Received Date: January 08, 2015; Accepted Date: February 18, 2015; Published Date: February 22, 2015
Citation: Compagnone M, Halfon P, Olschwang S (2015) Comparison of Standardized Approaches in Detecting EGFR, KRAS and BRAF Mutations. J Mol Biomark Diagn 6:220. doi:10.4172/2155-9929.1000220
Copyright: © 2015 Compagnone M, et al. This is an open-access article distributed under the terms of the Creative Commons Attribution License, which permits unrestricted use, distribution, and reproduction in any medium, provided the original author and source are credited.
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Background: EGFR tyrosine-kinase inhibitors have shown efficacy in non-small-cell lung cancer (NSCLC) with specific EGFR mutations. The impact of KRAS and BRAF mutations on therapeutic response remains under evaluation. The study aimed validating the use of mutation detection kits in a routine laboratory.
Methods: The mutation status of the EGFR, KRAS and BRAF genes, previously determined by Sanger sequencing, was analyzed with two approaches, pyrosequencing (Therascreen® Pyro® kits) and allele specific amplification (Cobas® mutation tests). A set of 70 DNAs from NSCLC tissue samples was selected and harboured 7 EGFR, 3 KRAS and 4 BRAF mutations.
Results: The Cobas® kit missed one EGFR and all BRAF mutations, and the Therascreen® kit missed one KRAS and 2 BRAF mutations. The Cobas® kit run in a one-step procedure, while the Therascreen® Pyro® kit included several manual steps, a plate’s format change and a final analysis on a separate computer with specific software, allowing access to each experimental result. The Cobas® kit did not give the exact nature in case of mutation. Both kits have thus similar ability to detect mutations.
Conclusions: The Cobas® kit appears suitable for a high-throughput use in a medical laboratory but the synthetic final report presents a limit for full quality of the process. No kit presently integrates flexibility regarding the constant evolution in the set of mutations to be detected.
Mutation detection; Accreditation; Targeted drugs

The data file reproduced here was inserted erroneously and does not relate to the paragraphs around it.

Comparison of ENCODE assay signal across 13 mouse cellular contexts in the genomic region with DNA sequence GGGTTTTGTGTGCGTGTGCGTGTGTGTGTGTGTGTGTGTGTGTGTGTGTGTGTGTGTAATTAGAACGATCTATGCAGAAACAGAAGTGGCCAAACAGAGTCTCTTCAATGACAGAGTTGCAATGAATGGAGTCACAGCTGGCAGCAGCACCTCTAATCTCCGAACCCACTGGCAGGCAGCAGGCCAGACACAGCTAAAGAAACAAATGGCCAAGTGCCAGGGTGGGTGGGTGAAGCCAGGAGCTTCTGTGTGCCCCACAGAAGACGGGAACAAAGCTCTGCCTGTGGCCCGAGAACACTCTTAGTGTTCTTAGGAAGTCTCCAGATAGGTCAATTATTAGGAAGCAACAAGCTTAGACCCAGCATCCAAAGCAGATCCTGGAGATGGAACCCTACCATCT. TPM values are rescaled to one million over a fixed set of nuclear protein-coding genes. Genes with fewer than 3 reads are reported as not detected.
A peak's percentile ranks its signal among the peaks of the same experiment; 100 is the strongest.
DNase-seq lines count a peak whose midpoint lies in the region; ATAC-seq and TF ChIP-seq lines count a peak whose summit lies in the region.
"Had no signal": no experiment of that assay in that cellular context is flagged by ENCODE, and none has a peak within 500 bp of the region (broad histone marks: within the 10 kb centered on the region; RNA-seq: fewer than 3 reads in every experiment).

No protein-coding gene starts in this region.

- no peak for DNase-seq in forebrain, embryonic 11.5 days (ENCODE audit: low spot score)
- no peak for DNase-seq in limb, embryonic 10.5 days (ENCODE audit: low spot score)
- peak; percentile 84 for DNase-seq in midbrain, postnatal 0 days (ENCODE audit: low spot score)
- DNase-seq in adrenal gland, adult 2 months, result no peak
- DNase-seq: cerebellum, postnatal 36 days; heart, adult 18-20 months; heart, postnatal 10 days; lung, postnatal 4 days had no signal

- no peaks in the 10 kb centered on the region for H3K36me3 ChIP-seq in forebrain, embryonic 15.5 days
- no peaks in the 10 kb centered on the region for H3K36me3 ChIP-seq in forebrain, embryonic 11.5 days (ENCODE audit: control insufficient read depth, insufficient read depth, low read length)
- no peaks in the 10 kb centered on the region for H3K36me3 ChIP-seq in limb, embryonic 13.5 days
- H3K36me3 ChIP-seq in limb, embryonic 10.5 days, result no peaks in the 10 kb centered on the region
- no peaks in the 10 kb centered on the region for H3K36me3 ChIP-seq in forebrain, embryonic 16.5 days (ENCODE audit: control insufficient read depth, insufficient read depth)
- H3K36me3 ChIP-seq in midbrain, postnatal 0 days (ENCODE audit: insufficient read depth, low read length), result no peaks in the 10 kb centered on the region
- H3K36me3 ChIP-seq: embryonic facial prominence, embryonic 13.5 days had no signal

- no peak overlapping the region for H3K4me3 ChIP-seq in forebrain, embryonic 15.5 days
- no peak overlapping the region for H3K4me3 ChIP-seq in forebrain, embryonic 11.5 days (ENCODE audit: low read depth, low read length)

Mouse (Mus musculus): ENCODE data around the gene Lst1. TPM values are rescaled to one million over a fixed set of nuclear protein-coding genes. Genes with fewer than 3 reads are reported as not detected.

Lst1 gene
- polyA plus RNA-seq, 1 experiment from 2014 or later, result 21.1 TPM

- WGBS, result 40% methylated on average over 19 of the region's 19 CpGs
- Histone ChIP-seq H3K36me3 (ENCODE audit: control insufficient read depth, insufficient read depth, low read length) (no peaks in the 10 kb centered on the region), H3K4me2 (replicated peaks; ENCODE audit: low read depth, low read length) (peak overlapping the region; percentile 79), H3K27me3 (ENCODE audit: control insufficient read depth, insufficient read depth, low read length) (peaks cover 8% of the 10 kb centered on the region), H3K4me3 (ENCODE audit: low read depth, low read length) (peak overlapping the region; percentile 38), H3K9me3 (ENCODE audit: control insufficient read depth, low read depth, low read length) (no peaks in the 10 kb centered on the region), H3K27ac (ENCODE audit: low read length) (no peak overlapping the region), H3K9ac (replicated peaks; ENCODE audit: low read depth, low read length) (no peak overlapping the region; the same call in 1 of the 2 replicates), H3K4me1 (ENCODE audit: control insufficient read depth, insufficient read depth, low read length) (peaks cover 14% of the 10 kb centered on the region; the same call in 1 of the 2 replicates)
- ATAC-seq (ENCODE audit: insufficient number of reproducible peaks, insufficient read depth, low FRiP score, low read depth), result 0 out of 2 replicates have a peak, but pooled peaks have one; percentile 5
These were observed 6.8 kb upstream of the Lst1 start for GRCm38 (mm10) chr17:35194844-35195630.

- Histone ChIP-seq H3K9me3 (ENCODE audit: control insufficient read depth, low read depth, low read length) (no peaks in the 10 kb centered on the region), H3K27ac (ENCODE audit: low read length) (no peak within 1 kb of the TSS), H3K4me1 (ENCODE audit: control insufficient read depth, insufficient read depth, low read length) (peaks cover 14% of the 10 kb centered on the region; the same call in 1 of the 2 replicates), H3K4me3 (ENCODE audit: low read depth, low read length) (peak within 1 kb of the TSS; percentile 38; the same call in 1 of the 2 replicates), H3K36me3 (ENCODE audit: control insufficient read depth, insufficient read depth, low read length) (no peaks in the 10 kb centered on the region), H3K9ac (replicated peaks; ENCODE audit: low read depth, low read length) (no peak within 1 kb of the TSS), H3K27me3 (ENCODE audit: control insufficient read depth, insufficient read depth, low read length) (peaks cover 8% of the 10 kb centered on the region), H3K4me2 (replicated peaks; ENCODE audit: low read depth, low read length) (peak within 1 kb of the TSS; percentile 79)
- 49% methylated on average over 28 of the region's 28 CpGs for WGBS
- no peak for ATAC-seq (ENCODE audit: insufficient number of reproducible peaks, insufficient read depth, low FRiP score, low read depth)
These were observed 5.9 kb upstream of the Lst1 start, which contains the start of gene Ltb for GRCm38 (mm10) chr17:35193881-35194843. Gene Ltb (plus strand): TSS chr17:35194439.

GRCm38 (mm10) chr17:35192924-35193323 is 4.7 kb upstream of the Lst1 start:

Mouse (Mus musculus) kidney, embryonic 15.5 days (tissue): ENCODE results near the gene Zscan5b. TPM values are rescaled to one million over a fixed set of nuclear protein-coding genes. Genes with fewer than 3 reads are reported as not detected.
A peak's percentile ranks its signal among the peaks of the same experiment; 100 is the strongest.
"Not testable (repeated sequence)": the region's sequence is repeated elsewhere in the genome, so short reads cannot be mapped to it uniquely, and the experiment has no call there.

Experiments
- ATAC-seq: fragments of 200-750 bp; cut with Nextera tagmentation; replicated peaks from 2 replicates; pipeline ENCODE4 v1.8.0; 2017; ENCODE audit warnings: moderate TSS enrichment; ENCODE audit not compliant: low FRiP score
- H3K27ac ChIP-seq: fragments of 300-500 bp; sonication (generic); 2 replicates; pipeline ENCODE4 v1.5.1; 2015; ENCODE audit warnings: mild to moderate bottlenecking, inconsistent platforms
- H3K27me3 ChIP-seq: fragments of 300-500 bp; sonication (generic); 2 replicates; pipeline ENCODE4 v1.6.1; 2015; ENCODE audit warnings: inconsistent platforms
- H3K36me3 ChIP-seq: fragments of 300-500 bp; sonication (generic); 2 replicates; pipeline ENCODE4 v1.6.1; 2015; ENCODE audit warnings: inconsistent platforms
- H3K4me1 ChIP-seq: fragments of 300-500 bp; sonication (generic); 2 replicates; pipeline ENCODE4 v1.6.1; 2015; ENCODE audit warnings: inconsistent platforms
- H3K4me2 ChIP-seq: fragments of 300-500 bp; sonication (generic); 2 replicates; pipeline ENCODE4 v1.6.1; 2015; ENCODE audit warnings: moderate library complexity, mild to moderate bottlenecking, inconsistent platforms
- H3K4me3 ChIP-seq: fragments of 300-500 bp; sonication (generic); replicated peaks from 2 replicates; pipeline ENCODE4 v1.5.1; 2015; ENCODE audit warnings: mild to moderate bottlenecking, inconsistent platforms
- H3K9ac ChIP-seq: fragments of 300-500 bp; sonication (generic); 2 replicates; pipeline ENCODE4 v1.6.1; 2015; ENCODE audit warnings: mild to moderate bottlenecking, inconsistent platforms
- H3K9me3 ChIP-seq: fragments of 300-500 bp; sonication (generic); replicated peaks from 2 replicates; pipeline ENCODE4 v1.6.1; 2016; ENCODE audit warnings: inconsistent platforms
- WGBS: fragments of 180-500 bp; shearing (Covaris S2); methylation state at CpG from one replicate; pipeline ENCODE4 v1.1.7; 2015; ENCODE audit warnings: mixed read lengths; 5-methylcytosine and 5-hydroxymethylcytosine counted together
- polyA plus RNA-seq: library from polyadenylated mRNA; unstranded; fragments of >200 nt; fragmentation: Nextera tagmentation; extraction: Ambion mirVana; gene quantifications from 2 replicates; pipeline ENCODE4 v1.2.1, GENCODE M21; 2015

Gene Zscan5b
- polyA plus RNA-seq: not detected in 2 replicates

Interest in individualizing patient treatment to maximize clinical benefit has become a focus of scientific investigation. During the past decade, EGFR tyrosine kinase inhibitor (EGFR-TKI) response has been largely studied and the mutation status of the EGFR gene has been shown to influence this response. The presence of so-called “activating” EGFR mutations, such deletions in exon 19 or L858R mutation in exon 21 as examples, induce EGFR-TKI sensitivity, while the acquired mutation T790M in exon 20 lead to secondarily resistance due to a loss of expression of the PTEN gene, which is a tumour suppressor gene controlling the PI3K/Akt pathway [1,2]. These binary responses do not appear related to the dosage of EGFR-TKI but slightly differ depending of the molecule used (erlotinib or gefitinib). Since 2008, the EGFR gene mutation status has been adopted as a prerequisite for EGFR TKI based-treatment of non-small-cell lung carcinoma (NSCLC). Somatic mutations activating oncogenes, such the KRAS and BRAF genes, were generally reported as associated with a lack of response to EGFR-TKI. The EGFR signaling pathway becomes constitutively active in those tumors, but the mechanism of EGFR-TKI resistance remains unclear and there are no sufficient arguments to implement KRAS or BRAF mutation detection as a consensual tool for therapeutic decision [3,4]. Commercial kits able to establish the EGFR mutation status in NSCLC and to predict a specific resistance to EGFR TKI progressively emerged and supplant sequencing approaches using the Sanger method. Also the strategy of drug development now moves towards the ability of specifically targeting the RAS pathway . The requirements for the confidence of molecular pathology are high since the results are used to determine the eligibility of patients for treatment using a specific class of drug. Unreliable results might lead to over- or under treatment of patients, as only patients with tumors harboring sensitizing mutations benefit from EGFR-TKI. Missing such mutations means a loss of chance for patients who will not receive the drug. On the contrary, missing a resistance mutation will allow a wrong EGFR-TKI delivery. Since these drugs are expensive, the availability of safe tests also significantly improves the cost effectiveness of these new treatment modalities . In view of their widespread use in clinical practice, molecular tests need to be both accurate and readily available. Over the world is there a growing trend towards complying with the international standards of ISO15189 for medical laboratories, that is mandatory in France . Contrary to the USA, where in vitro diagnostic product (IVD) regulation has been developed relating directly to the prescription of drugs, in Europe no regulatory framework exists on which assay(s) are eligible as biomarker of drug response. It is important to be aware that some real-time PCR-based methods do not distinguish between different mutations in the same codon. Likewise, in some kits, the validation studies limit the result to whether a sample is mutant or not. Some screening approaches are not able to detect some mutations such as Val600Lys in the BRAF gene for example. As previously reported, mutation spectrum largely differs from a tumor type to another within the same gene, and NSCLC seems to frequently bear complex mutations such in or out of frame indels .